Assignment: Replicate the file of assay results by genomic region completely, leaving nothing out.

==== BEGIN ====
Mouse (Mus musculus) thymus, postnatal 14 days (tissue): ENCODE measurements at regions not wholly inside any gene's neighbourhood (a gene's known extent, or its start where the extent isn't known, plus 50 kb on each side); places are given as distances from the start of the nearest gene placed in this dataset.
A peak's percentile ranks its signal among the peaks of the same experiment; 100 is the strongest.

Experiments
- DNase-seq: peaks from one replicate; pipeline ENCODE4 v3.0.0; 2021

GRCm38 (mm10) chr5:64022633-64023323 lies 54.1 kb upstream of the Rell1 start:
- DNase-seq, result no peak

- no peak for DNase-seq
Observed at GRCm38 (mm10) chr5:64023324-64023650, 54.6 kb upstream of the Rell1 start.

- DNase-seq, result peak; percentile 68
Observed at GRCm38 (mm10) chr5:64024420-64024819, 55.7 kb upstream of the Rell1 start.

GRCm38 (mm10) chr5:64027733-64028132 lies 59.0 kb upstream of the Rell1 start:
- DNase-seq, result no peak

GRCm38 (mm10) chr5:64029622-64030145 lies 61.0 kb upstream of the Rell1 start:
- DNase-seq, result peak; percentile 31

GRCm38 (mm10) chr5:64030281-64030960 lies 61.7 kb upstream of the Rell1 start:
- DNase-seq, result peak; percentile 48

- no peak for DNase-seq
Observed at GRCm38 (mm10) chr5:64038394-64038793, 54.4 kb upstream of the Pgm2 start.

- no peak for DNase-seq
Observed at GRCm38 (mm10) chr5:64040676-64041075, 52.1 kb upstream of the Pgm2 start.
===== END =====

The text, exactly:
Mouse (Mus musculus) thymus, postnatal 14 days (tissue): ENCODE measurements at regions not wholly inside any gene's neighbourhood (a gene's known extent, or its start where the extent isn't known, plus 50 kb on each side); places are given as distances from the start of the nearest gene placed in this dataset.
A peak's percentile ranks its signal among the peaks of the same experiment; 100 is the strongest.

Experiments
- DNase-seq: peaks from one replicate; pipeline ENCODE4 v3.0.0; 2021

GRCm38 (mm10) chr5:64022633-64023323 lies 54.1 kb upstream of the Rell1 start:
- DNase-seq, result no peak

- no peak for DNase-seq
Observed at GRCm38 (mm10) chr5:64023324-64023650, 54.6 kb upstream of the Rell1 start.

- DNase-seq, result peak; percentile 68
Observed at GRCm38 (mm10) chr5:64024420-64024819, 55.7 kb upstream of the Rell1 start.

GRCm38 (mm10) chr5:64027733-64028132 lies 59.0 kb upstream of the Rell1 start:
- DNase-seq, result no peak

GRCm38 (mm10) chr5:64029622-64030145 lies 61.0 kb upstream of the Rell1 start:
- DNase-seq, result peak; percentile 31

GRCm38 (mm10) chr5:64030281-64030960 lies 61.7 kb upstream of the Rell1 start:
- DNase-seq, result peak; percentile 48

- no peak for DNase-seq
Observed at GRCm38 (mm10) chr5:64038394-64038793, 54.4 kb upstream of the Pgm2 start.

- no peak for DNase-seq
Observed at GRCm38 (mm10) chr5:64040676-64041075, 52.1 kb upstream of the Pgm2 start.